Business

Food producers slam ‘copied’ Indian law on brand names

– Opposition to superlatives ban continues

By Madhusha Thavapalakumar
Sri Lanka’s food producers have criticised local authorities for trying to ban superlatives in brand names after copying an Indian regulation that is ill-suited to Sri Lanka’s food industry.
A senior industry official who wished to remain unnamed alleged that the sudden implementation of the 15-year-old Food (Labelling and Advertising) Regulations 2005 under the extraordinary gazette issued under the Food Act No. 26 of 1980 of Sri Lanka is nothing but a result of copying India’s Food Safety and Standards Act.
“The health authorities are claiming that the sudden implementation of this gazette is due to a legal battle with Raigam regarding one of their product brand names. That is not true. It is simply a copy of the regulation India brought in recently,” the official told The Sunday Morning Business.
The official further noted that Sri Lankan authorities often take part in health-related seminars in India conducted either by Indian health authorities or the World Health Organisation (WHO), from where they would have copied this new regulation.
On 28 June last year, the Food Safety and Standards Authority of India (FSSAI) issued two new entries to their Food Safety and Standards Act of 2006. One of them is with regard to using misleading superlatives in brand names.
“Adjectives such as ‘natural’, ‘fresh’, ‘pure’, ‘original’, ‘traditional’, ‘authentic’, ‘genuine’, ‘real’, appearing in the labelling, presentation, or advertisements of a food is likely to mislead consumer as to the nature of the food,” the Indian Act says.
However, the Act adds that “in such cases, a disclaimer in not less than 1.5 mm size in case of pack size under 100 sq. cm and not less than 3 mm in size in case of pack size above 100 sq. cm shall be given an appropriate place on the label stating: ‘*This is only a brand name or trademark and does not represent its true nature’.”
Even though the regulation was announced to be operational with immediate effect at the time, Indian food producers were given a six-month grace period from the date of issuance of the direction to enforce the regulation.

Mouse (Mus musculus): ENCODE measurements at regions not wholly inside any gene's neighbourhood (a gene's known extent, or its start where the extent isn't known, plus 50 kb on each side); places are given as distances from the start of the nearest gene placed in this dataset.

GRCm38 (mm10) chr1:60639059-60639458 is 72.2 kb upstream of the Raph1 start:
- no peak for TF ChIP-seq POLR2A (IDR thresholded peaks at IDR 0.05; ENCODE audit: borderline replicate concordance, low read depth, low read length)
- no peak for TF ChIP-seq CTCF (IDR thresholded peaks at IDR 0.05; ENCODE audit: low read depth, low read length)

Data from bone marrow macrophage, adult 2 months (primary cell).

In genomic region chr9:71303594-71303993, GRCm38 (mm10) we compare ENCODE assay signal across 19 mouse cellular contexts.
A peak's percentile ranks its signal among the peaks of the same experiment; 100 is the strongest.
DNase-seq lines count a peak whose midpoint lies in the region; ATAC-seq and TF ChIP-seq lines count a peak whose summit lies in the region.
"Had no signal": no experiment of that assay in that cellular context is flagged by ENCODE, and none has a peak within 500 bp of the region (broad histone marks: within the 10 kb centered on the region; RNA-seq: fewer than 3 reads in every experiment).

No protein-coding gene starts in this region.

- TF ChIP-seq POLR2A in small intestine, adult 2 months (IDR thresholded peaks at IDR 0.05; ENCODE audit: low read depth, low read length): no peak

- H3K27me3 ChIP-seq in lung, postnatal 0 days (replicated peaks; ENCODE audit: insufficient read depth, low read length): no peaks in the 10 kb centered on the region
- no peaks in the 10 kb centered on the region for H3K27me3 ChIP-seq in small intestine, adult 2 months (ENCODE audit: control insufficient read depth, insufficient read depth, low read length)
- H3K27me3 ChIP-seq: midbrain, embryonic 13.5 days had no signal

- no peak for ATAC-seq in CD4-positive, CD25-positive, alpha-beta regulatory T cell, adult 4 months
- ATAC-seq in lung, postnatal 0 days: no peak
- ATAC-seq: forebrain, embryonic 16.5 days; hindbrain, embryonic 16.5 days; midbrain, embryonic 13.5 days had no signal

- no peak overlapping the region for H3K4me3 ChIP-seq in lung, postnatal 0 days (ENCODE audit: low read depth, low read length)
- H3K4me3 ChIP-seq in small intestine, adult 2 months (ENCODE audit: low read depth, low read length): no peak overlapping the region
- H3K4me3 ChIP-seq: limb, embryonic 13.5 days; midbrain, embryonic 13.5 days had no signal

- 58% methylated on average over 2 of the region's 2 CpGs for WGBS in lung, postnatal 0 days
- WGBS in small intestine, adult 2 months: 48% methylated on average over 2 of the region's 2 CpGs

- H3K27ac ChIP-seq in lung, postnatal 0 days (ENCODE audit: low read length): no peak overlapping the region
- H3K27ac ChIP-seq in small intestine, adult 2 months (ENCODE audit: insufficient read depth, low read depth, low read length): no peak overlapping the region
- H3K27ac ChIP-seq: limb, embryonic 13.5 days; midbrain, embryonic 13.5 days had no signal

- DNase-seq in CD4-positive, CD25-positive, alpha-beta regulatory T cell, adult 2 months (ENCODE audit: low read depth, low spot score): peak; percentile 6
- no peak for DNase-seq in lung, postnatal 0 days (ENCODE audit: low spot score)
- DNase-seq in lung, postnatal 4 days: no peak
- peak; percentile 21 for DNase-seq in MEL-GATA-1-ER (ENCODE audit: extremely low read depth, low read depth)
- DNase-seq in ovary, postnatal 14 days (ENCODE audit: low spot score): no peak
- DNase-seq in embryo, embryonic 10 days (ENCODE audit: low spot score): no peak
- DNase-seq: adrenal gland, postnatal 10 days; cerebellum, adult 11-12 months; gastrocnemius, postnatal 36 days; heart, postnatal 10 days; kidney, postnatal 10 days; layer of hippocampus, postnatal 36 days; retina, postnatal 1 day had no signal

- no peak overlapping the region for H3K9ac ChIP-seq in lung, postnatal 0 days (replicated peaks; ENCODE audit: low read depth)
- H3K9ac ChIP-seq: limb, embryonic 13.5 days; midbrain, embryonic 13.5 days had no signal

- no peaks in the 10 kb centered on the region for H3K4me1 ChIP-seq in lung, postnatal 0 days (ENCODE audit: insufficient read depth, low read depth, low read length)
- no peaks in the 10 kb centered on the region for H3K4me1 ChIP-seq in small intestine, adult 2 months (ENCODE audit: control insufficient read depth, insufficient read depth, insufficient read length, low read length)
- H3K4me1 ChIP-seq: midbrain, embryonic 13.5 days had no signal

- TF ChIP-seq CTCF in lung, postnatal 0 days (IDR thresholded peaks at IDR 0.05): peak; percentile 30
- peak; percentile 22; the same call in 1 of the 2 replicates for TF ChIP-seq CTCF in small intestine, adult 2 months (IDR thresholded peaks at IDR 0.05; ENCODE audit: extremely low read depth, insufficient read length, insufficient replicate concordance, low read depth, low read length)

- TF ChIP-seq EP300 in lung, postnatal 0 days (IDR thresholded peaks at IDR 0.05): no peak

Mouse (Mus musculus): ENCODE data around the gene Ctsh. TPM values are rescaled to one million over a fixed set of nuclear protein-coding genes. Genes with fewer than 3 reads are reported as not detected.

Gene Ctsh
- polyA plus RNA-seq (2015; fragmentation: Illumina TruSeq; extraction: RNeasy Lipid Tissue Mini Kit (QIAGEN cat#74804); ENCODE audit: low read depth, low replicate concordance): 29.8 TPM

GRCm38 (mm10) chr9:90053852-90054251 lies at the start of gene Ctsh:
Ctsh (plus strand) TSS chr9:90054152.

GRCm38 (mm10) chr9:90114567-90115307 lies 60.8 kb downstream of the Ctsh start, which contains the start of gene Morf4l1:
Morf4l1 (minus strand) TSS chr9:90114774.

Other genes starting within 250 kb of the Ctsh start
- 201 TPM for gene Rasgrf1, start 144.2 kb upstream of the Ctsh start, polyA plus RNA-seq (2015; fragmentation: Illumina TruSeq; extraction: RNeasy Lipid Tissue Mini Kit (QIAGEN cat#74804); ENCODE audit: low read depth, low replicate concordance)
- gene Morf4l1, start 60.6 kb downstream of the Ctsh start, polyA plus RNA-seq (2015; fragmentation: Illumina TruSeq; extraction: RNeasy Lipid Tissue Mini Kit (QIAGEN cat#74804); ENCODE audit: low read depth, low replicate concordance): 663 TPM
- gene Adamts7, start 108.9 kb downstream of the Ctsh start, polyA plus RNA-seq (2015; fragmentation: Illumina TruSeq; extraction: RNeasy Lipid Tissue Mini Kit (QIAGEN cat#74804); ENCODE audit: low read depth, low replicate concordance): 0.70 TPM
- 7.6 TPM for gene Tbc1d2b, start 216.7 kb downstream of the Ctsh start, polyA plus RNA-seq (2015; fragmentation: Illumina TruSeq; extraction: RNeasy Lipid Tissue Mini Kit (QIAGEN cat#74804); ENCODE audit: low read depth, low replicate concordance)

According to the industry official, this is very similar to the direction given for the industry by the local health authorities.
As exclusively reported by The Sunday Morning Business on 19 January this year, under the headline “No more ‘super’, ‘smart’, or ‘gold’ on biscuits”, food producers have to discontinue the use of superlatives in their food product names unless they are scientifically proven.
The companies that desire to continue using superlatives have to submit the request with scientific explanations to the Food Control Administration Unit (FCAU), where experts and officials will look into the explanations and grant the necessary approvals.
The companies and products that fail to justify the usage of the superlatives would be given a three-month grace period to eliminate the particular superlative. Companies that do not comply with the requirement even after the three-month grace period would face legal action, according to the FCAU of the Ministry of Health and Indigenous Medical Services.
According to the FCAU, sudden implementation of this regulation is a result of an ongoing court case with Raigam. Upon a complaint from a consumer against a Raigam product, the Unit requested Raigam to change the product’s name, to which the company did not agree and filed a case against the Director General of the Unit.
The FCAU won the case and Raigam came up with a new name, similar to its previous name, but the Unit did not approve it and the company once again filed legal action. The Attorney General at the Court of Appeal, hearing the second case, told the Unit that if they are not willing to approve Raigam’s product name claiming it misrepresents the product, the Unit should do that for other products as well, and that resulted in it looking at other food products, irrespective of their position in the market or customer base.
We reliably learnt that this regulation has created concern among food producers who have established their brands in the domestic and international markets over decades, while some of the products are widely known mostly due to these superlatives.
Sri Lanka’s food producers are expected to hold a meeting with the Ministry of Health and Indigenous Medical Services this week over the enforcement of this regulation.
The industry noted that the gazette notification does not clearly specify the usage of superlatives and added that the Government should have conducted workshops and awareness programmes before going hard on the industry all of a sudden.
The extraordinary gazette lists out a set of regulations that should be followed when labelling a food product. This includes that no label or advertisement relating to any food shall contain words indicating that it is recommended by a medical practitioner or association or any professional or any other words which may imply or suggest that such food is recommended, suggested, or prescribed by any medical practitioner or association.
It further stated that no label or advertisement relating to any food shall contain a statement or claim thereon that such food has special characteristics, unless approval is granted by the Chief Food Authority. Products should also not contain false claims or misleading descriptions of food in a manner that would mislead the purchaser or the consumer of such food.